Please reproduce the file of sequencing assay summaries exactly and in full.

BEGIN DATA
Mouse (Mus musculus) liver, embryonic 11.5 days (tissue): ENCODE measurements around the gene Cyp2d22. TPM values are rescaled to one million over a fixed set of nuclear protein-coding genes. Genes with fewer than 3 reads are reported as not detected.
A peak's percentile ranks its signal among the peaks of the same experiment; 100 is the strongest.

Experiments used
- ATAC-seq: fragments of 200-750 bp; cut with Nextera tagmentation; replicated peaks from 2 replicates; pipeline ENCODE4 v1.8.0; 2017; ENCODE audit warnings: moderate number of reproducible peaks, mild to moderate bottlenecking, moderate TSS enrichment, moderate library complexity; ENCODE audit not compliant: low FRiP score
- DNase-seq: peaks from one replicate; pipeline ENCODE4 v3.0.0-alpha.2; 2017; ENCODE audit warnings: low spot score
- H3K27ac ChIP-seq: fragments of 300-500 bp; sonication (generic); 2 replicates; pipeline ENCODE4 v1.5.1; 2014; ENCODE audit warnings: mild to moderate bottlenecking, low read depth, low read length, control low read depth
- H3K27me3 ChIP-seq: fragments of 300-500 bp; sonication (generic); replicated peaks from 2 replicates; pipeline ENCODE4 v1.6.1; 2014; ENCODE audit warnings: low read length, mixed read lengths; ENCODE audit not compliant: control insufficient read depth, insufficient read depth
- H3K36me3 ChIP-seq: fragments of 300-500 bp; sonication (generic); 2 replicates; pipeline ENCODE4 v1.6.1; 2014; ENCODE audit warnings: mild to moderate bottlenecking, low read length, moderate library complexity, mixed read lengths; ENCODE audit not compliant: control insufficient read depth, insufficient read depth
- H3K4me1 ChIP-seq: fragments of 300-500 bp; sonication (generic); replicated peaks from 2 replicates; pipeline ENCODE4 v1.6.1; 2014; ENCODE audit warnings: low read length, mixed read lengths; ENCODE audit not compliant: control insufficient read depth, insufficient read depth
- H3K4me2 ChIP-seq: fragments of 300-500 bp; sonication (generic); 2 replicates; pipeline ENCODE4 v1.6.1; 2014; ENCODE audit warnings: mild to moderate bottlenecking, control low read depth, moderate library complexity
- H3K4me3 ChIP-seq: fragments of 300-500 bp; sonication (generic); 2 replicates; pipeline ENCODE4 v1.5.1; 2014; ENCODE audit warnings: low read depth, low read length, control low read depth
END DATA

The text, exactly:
Mouse (Mus musculus) liver, embryonic 11.5 days (tissue): ENCODE measurements around the gene Cyp2d22. TPM values are rescaled to one million over a fixed set of nuclear protein-coding genes. Genes with fewer than 3 reads are reported as not detected.
A peak's percentile ranks its signal among the peaks of the same experiment; 100 is the strongest.

Experiments used
- ATAC-seq: fragments of 200-750 bp; cut with Nextera tagmentation; replicated peaks from 2 replicates; pipeline ENCODE4 v1.8.0; 2017; ENCODE audit warnings: moderate number of reproducible peaks, mild to moderate bottlenecking, moderate TSS enrichment, moderate library complexity; ENCODE audit not compliant: low FRiP score
- DNase-seq: peaks from one replicate; pipeline ENCODE4 v3.0.0-alpha.2; 2017; ENCODE audit warnings: low spot score
- H3K27ac ChIP-seq: fragments of 300-500 bp; sonication (generic); 2 replicates; pipeline ENCODE4 v1.5.1; 2014; ENCODE audit warnings: mild to moderate bottlenecking, low read depth, low read length, control low read depth
- H3K27me3 ChIP-seq: fragments of 300-500 bp; sonication (generic); replicated peaks from 2 replicates; pipeline ENCODE4 v1.6.1; 2014; ENCODE audit warnings: low read length, mixed read lengths; ENCODE audit not compliant: control insufficient read depth, insufficient read depth
- H3K36me3 ChIP-seq: fragments of 300-500 bp; sonication (generic); 2 replicates; pipeline ENCODE4 v1.6.1; 2014; ENCODE audit warnings: mild to moderate bottlenecking, low read length, moderate library complexity, mixed read lengths; ENCODE audit not compliant: control insufficient read depth, insufficient read depth
- H3K4me1 ChIP-seq: fragments of 300-500 bp; sonication (generic); replicated peaks from 2 replicates; pipeline ENCODE4 v1.6.1; 2014; ENCODE audit warnings: low read length, mixed read lengths; ENCODE audit not compliant: control insufficient read depth, insufficient read depth
- H3K4me2 ChIP-seq: fragments of 300-500 bp; sonication (generic); 2 replicates; pipeline ENCODE4 v1.6.1; 2014; ENCODE audit warnings: mild to moderate bottlenecking, control low read depth, moderate library complexity
- H3K4me3 ChIP-seq: fragments of 300-500 bp; sonication (generic); 2 replicates; pipeline ENCODE4 v1.5.1; 2014; ENCODE audit warnings: low read depth, low read length, control low read depth